Critical Thinking: Fake News: Let's Move Beyond the Catch Phrase and Critically Evaluate News Sources
About This Product
This assignment helps your students become thoughtful consumers of news media.
Let’s move beyond the catch phrase and learn how to critically evaluate news sources.
- a handout that clearly explains 5 categories used to assess news articles (author, publisher, sources, facts, bias) 1) Author and Date: Is the author listed?
Is the author a journalist or an expert in the field they are writing about?
How recently was this information written? Is it up-to-date?
Who publishes the website or paper?
Does this organization have some kind of interest in the material they are writing about?
Does the author provide sources of data or quotations?
Are there footnotes or references listed?
Can you verify this information somewhere else?
Does the author stick to reporting objective facts?
If they do report opinions, do they use a balanced approach that represents both sides?
Does the author try to influence your opinion? A good news source should be as unbiased as possible.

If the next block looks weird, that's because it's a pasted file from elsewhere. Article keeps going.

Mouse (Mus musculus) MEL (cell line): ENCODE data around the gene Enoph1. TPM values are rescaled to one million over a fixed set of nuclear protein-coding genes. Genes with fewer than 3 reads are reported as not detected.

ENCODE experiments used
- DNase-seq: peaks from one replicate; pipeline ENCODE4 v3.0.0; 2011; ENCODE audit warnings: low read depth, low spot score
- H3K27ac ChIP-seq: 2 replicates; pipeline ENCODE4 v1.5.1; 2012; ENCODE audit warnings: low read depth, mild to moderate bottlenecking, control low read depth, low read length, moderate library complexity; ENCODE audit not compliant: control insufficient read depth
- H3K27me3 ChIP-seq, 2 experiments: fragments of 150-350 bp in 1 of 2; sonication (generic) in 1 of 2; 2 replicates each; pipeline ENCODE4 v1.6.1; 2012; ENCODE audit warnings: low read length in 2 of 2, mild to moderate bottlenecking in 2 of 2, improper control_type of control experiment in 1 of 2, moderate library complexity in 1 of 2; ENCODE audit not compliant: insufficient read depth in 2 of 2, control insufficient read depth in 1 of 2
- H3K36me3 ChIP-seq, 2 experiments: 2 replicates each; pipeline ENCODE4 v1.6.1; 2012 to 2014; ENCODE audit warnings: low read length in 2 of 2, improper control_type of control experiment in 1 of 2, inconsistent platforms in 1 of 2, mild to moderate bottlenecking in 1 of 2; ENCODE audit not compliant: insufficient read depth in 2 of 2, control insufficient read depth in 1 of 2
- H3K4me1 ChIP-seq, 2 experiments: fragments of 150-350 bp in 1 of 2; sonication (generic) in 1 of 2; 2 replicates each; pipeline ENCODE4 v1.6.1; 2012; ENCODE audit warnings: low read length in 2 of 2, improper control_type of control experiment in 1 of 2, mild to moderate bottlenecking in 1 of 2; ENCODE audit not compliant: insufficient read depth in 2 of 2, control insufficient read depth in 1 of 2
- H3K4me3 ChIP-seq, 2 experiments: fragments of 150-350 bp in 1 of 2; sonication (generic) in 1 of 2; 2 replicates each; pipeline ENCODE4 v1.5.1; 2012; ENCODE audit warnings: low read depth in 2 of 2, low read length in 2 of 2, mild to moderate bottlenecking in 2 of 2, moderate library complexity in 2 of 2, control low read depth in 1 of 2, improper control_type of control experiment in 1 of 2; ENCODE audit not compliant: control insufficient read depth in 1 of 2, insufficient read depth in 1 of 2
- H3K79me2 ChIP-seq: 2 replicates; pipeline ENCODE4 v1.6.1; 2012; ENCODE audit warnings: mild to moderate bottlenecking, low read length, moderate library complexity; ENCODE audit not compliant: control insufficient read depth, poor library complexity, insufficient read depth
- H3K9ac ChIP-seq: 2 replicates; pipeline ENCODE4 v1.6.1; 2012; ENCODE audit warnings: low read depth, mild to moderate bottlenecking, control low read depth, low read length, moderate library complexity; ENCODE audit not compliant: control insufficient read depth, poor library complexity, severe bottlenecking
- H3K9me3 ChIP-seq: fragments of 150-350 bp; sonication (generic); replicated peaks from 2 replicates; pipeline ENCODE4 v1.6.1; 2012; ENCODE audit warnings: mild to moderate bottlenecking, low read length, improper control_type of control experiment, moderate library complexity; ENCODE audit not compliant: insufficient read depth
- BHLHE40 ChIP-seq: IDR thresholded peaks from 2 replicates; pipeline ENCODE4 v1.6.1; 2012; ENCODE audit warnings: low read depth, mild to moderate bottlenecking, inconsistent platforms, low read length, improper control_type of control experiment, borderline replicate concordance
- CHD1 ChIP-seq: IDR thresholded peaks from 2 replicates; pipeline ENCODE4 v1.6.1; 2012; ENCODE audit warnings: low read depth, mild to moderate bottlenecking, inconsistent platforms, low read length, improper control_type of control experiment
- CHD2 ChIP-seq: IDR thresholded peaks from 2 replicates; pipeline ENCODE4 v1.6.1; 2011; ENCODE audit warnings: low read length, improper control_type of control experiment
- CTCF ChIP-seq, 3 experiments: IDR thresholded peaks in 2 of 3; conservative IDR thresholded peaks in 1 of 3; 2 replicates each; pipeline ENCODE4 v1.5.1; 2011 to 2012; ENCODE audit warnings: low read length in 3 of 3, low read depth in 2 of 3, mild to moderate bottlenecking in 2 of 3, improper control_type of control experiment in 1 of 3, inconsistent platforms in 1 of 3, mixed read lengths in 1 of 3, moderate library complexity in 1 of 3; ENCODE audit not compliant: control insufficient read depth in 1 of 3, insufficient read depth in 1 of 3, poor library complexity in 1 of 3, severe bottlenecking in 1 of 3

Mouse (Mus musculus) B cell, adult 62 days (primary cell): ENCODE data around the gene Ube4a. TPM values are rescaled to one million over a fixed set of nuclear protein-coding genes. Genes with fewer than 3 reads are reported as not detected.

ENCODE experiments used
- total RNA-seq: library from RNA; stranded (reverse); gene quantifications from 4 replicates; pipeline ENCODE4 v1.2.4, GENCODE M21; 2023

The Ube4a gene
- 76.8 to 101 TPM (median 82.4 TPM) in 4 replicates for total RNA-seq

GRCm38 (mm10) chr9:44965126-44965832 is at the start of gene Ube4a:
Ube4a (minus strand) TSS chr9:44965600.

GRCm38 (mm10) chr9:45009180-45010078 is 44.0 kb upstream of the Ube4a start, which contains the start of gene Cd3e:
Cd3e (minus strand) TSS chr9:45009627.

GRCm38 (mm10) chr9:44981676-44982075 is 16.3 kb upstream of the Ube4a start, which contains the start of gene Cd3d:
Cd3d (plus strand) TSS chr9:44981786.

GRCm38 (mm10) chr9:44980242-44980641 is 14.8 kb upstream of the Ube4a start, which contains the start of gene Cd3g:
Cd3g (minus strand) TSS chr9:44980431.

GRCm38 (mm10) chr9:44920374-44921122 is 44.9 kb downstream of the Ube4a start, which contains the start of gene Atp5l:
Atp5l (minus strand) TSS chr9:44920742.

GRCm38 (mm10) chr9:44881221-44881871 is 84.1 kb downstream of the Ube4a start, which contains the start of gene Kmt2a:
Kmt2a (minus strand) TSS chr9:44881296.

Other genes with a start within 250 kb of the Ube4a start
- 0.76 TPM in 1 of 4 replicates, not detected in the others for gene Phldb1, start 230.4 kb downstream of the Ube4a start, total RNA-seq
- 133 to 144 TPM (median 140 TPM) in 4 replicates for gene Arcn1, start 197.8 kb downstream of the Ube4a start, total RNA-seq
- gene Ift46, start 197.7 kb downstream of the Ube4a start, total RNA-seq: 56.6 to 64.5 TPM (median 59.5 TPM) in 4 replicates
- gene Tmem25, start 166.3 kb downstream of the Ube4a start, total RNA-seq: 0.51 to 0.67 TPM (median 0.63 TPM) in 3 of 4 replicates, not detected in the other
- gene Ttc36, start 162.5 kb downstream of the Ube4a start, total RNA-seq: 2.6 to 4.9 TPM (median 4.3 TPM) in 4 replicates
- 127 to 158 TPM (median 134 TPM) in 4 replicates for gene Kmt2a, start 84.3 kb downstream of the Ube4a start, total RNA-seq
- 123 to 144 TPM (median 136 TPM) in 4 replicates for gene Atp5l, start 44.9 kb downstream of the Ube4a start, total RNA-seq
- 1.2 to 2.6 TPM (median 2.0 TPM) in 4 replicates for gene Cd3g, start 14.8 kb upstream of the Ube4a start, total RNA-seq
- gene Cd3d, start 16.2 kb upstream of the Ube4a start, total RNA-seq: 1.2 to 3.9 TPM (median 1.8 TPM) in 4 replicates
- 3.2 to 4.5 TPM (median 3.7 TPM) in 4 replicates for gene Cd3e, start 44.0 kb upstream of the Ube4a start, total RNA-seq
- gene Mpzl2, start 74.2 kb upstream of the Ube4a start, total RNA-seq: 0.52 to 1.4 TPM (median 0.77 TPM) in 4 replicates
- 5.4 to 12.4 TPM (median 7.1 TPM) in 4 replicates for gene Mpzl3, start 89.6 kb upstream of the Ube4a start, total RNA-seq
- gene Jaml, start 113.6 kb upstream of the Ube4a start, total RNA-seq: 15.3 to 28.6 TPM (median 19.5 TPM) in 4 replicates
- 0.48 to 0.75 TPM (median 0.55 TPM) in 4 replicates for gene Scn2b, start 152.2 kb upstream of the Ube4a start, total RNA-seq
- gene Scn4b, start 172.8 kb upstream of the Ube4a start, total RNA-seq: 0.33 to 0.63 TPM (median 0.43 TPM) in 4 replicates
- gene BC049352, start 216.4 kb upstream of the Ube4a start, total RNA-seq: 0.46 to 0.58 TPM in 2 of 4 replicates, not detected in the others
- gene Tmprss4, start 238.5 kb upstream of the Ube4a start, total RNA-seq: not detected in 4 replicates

- a graphic organizer for your students to use when assessing their own article
Great to use before independent research projects or debates! Help your students evaluate the sources they will encounter to determine if they are appropriate to use for their research.
Grades to Use With:
This lesson is designed for the middle grades (6-9) or could be useful in a high school special education classroom.
Draw on information from multiple print or digital sources, demonstrating the ability to locate an answer to a question quickly or to solve a problem efficiently.
By the end of the year, read and comprehend literary nonfiction in the grades 6–8 text complexity band proficiently, with scaffolding as needed at the high end of the range.
If you enjoy this critical thinking assignment, check out some others from my store:
Critical Thinking: Income Inequality: What Kind of Society do You Want to Live in?
Critical Thinking: Debate with Yourself: Debate Prompts
Math in the Media: Thinking Critically and Finding Errors
Correlation Does Not Equal Causation: Scientific Method and Critical Thinking Lesson
A total of 3 pages:
Handout with Key Terms
Graphic Organizer for Students to Use